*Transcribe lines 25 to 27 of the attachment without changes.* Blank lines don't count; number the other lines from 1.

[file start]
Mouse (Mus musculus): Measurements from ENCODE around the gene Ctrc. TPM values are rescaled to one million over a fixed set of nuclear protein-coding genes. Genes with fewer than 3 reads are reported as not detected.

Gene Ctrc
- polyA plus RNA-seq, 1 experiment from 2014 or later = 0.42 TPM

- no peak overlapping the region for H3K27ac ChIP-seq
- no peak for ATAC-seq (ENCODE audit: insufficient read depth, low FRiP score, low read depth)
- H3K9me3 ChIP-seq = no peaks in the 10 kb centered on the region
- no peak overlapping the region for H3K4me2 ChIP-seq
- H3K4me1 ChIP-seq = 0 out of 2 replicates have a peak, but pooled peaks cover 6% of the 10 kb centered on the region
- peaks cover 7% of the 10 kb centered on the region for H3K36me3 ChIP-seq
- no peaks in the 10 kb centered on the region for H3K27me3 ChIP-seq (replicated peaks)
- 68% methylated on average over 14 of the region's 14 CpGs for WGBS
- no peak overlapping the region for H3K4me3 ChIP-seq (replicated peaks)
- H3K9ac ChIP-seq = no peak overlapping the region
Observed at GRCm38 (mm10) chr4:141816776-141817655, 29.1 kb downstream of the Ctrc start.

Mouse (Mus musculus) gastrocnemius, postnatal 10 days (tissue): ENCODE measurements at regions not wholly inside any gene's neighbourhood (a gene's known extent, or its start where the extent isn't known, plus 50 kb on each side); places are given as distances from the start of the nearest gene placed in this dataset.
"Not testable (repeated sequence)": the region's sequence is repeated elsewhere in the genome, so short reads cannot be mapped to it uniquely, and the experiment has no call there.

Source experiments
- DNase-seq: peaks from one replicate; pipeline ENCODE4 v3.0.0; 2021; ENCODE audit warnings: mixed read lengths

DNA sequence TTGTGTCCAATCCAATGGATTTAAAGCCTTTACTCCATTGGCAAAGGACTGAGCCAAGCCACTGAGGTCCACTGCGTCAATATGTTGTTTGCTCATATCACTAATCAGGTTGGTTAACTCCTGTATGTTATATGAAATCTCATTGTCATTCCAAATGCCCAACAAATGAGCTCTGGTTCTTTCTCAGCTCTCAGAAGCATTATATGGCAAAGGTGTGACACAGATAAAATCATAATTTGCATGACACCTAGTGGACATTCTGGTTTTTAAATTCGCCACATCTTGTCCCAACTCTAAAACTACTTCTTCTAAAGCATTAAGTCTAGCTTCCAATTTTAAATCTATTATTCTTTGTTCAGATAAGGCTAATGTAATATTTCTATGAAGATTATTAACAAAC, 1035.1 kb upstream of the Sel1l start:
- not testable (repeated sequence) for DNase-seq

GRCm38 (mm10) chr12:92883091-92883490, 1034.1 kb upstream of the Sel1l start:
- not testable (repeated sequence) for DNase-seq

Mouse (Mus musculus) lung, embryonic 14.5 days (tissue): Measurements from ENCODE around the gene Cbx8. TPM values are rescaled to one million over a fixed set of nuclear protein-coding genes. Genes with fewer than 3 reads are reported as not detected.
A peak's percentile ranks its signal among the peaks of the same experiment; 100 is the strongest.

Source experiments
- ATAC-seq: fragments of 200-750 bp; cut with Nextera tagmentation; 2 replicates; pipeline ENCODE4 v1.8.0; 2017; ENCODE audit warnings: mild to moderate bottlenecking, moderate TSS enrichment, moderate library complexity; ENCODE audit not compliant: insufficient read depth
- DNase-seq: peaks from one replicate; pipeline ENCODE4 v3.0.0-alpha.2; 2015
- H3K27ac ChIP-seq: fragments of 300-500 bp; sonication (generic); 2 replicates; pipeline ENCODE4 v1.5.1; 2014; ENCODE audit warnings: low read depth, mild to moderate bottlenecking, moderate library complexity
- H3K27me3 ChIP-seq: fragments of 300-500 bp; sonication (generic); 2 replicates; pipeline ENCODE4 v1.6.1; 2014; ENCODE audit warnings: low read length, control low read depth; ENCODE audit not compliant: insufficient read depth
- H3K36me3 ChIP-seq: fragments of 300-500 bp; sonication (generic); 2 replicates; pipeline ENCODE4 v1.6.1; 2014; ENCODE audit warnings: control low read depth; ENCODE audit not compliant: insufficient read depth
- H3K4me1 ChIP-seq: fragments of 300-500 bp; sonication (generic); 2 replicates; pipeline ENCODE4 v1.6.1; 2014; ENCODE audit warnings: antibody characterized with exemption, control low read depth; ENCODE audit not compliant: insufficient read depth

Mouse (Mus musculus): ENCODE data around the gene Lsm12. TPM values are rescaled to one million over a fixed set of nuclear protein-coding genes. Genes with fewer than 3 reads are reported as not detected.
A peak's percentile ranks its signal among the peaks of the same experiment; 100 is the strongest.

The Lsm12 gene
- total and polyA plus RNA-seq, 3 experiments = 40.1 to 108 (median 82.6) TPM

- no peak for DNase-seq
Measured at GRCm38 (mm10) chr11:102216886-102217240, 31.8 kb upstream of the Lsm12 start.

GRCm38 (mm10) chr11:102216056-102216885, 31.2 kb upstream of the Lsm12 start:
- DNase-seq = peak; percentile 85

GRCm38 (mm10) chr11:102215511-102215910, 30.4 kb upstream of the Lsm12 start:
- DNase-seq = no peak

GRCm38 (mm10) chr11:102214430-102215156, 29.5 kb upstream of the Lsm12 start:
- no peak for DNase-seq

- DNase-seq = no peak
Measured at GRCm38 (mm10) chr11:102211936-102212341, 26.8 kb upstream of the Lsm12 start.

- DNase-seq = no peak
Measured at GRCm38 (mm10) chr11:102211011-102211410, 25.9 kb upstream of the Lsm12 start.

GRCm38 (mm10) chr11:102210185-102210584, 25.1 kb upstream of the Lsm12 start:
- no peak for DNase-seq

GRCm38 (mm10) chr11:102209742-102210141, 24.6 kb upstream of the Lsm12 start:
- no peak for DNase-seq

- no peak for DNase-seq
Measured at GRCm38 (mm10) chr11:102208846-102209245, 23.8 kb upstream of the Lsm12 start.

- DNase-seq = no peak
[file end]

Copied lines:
Source experiments
- ATAC-seq: fragments of 200-750 bp; cut with Nextera tagmentation; 2 replicates; pipeline ENCODE4 v1.8.0; 2017; ENCODE audit warnings: mild to moderate bottlenecking, moderate TSS enrichment, moderate library complexity; ENCODE audit not compliant: insufficient read depth
- DNase-seq: peaks from one replicate; pipeline ENCODE4 v3.0.0-alpha.2; 2015